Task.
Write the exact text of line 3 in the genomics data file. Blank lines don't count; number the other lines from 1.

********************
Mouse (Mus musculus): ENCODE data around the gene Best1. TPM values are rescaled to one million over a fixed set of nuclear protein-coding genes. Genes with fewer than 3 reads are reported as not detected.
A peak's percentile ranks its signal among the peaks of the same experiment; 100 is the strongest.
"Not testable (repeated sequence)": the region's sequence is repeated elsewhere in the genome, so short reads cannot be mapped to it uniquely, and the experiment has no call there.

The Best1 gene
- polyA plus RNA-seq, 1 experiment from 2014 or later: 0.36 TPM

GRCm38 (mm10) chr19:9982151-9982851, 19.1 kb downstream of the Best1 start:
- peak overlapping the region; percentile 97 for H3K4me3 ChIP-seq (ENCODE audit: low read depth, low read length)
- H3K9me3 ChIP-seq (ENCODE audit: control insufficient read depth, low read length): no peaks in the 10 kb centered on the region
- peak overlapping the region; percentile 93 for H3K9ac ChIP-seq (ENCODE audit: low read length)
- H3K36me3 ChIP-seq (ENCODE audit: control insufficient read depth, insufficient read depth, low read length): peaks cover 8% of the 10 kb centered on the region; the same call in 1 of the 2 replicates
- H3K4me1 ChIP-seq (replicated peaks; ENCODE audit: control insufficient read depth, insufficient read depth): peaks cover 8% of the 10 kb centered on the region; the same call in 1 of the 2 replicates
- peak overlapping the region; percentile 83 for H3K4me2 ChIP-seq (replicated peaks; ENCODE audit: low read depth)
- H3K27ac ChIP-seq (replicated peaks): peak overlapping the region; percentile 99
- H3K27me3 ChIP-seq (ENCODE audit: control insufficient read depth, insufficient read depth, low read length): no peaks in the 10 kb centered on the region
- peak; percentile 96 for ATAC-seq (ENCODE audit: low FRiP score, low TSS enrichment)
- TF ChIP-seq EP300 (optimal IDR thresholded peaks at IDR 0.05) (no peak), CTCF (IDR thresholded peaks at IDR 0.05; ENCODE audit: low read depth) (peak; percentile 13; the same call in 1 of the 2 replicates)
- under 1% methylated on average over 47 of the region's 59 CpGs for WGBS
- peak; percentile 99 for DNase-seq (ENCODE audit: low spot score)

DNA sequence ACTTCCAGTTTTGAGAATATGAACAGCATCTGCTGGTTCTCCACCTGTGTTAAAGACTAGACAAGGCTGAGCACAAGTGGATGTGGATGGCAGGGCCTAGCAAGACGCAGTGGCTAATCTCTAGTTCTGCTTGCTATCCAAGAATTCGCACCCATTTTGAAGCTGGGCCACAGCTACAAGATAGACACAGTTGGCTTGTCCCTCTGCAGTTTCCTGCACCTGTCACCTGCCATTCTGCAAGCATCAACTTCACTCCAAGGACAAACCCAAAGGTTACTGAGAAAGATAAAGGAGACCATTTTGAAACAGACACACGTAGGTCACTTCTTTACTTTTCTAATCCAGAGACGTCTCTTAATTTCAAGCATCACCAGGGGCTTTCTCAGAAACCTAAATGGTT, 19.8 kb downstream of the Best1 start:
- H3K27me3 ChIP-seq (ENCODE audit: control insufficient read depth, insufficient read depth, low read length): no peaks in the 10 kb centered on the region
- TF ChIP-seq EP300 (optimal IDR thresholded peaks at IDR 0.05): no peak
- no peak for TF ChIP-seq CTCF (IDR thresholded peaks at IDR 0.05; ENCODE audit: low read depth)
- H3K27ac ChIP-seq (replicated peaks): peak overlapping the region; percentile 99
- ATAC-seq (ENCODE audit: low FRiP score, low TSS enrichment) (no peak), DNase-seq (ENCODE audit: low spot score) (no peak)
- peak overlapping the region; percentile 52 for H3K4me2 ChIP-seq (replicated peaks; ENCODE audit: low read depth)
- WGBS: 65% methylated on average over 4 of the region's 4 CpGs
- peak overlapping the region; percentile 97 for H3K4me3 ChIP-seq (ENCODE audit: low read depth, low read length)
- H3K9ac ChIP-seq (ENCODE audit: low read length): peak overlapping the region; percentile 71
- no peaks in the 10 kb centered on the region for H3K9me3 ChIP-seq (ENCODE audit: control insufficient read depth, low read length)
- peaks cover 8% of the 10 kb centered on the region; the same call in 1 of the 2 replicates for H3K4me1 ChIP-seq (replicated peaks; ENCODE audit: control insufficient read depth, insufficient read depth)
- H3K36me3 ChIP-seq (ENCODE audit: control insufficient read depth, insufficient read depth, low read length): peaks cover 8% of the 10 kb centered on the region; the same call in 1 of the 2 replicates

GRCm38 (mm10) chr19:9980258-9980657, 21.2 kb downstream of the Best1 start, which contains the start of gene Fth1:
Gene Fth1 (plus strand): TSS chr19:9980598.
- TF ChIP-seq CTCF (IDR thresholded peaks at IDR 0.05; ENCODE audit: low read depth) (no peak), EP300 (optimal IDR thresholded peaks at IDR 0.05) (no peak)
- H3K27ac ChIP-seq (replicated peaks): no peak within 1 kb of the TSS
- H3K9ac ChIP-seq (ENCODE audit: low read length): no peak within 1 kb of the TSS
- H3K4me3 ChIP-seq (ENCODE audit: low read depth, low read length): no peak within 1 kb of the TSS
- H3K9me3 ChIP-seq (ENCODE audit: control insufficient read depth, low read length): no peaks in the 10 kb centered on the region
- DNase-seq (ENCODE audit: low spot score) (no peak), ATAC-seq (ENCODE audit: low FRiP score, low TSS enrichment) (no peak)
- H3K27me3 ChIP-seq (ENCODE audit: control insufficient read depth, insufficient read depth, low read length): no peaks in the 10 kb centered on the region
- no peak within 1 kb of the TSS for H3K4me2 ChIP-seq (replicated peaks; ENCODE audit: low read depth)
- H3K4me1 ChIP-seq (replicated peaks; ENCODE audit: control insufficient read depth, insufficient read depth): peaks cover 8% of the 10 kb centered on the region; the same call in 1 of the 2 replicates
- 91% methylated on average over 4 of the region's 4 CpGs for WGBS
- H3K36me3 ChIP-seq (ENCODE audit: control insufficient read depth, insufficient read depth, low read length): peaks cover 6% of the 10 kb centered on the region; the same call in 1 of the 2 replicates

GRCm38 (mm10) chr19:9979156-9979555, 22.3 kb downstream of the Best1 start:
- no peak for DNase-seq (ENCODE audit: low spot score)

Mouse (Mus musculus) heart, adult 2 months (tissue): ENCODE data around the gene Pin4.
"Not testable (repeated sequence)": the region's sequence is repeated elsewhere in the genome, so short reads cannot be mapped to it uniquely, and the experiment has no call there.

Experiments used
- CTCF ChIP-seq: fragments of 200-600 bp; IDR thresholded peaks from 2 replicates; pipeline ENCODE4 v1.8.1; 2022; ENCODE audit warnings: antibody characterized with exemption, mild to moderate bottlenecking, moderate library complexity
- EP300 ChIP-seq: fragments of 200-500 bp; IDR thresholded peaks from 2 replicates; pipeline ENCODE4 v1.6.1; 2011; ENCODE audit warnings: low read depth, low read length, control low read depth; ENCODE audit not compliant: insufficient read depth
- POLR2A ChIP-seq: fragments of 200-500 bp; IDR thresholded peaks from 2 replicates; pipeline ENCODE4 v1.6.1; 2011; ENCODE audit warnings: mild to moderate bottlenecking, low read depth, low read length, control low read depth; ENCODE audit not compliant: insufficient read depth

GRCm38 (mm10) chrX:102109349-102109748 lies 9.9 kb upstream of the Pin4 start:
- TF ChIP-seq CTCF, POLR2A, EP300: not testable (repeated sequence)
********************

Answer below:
"Not testable (repeated sequence)": the region's sequence is repeated elsewhere in the genome, so short reads cannot be mapped to it uniquely, and the experiment has no call there.